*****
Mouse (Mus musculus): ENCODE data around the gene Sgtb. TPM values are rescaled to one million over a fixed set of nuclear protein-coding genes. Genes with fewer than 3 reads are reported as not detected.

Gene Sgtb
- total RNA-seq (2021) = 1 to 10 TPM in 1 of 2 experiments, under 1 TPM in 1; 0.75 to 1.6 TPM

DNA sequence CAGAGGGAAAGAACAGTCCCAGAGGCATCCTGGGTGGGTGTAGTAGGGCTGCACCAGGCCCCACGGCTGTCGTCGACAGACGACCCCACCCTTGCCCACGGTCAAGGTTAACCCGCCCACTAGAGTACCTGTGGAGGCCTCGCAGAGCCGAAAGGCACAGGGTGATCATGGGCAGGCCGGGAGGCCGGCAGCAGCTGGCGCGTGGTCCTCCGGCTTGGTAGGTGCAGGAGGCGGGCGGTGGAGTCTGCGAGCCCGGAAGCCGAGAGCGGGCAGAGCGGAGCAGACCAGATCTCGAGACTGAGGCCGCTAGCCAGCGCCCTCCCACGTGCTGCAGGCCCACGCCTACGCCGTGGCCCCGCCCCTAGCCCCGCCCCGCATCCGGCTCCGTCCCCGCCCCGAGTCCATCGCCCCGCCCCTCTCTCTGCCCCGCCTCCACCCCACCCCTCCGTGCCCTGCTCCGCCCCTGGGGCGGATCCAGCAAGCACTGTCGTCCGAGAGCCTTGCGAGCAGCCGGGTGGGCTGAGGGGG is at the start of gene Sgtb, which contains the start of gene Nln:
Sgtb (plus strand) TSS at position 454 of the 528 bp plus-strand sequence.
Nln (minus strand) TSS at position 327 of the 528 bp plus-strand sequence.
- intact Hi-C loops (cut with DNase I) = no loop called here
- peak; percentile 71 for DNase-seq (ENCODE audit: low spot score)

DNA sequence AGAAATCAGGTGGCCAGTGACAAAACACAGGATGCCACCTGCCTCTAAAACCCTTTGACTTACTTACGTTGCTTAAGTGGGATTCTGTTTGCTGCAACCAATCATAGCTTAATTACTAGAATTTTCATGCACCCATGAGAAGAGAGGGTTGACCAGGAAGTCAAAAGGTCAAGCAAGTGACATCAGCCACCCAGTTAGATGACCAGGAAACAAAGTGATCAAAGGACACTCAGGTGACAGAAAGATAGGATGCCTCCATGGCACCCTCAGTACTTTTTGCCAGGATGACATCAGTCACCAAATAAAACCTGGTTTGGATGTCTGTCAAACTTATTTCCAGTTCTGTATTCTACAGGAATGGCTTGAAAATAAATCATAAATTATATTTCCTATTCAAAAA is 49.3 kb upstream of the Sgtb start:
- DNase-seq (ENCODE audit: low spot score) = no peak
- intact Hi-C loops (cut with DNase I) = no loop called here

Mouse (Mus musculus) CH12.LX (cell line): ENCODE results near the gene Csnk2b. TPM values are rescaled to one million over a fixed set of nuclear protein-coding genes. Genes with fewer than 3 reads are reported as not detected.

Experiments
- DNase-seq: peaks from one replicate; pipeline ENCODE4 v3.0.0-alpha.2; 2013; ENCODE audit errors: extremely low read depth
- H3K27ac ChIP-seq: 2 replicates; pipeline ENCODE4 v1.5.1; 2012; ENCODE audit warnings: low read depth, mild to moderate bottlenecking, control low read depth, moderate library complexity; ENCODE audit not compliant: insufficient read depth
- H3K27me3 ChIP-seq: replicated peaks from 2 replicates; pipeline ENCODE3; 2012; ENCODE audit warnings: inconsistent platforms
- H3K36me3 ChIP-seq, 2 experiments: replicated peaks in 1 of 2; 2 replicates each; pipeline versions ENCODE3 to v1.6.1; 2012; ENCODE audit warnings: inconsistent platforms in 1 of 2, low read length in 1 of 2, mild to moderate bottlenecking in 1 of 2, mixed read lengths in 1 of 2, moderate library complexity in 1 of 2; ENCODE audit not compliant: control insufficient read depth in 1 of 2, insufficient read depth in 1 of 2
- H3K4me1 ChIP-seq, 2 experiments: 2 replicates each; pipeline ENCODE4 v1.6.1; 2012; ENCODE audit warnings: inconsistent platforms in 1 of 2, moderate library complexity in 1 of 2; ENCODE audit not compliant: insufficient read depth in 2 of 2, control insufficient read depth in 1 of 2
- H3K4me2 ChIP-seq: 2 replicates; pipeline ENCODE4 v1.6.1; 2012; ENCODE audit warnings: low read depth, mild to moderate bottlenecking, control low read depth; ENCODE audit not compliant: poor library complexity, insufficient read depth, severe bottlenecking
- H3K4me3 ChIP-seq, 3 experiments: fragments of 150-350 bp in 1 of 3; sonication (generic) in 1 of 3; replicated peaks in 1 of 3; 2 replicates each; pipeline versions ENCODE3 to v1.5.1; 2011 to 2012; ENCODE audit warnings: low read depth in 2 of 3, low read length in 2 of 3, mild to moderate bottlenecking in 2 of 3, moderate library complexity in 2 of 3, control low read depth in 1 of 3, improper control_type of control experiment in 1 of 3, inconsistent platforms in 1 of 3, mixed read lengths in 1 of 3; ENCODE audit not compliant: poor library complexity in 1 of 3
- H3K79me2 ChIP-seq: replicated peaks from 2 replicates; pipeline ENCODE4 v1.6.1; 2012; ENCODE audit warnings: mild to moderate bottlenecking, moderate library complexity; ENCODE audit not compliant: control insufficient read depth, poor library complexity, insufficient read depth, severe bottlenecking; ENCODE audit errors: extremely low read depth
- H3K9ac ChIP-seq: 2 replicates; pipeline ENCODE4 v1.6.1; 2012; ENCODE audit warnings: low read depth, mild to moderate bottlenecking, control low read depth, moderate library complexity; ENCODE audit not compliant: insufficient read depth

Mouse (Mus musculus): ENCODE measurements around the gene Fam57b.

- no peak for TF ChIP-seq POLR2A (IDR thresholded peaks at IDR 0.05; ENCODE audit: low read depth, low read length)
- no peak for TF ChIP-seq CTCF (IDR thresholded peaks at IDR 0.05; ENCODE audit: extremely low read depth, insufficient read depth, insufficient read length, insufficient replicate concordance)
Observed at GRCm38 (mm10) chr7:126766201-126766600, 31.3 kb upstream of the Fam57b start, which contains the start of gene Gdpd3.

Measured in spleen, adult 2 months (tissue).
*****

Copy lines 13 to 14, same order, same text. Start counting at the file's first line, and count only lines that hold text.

Experiments
- DNase-seq: peaks from one replicate; pipeline ENCODE4 v3.0.0-alpha.2; 2013; ENCODE audit errors: extremely low read depth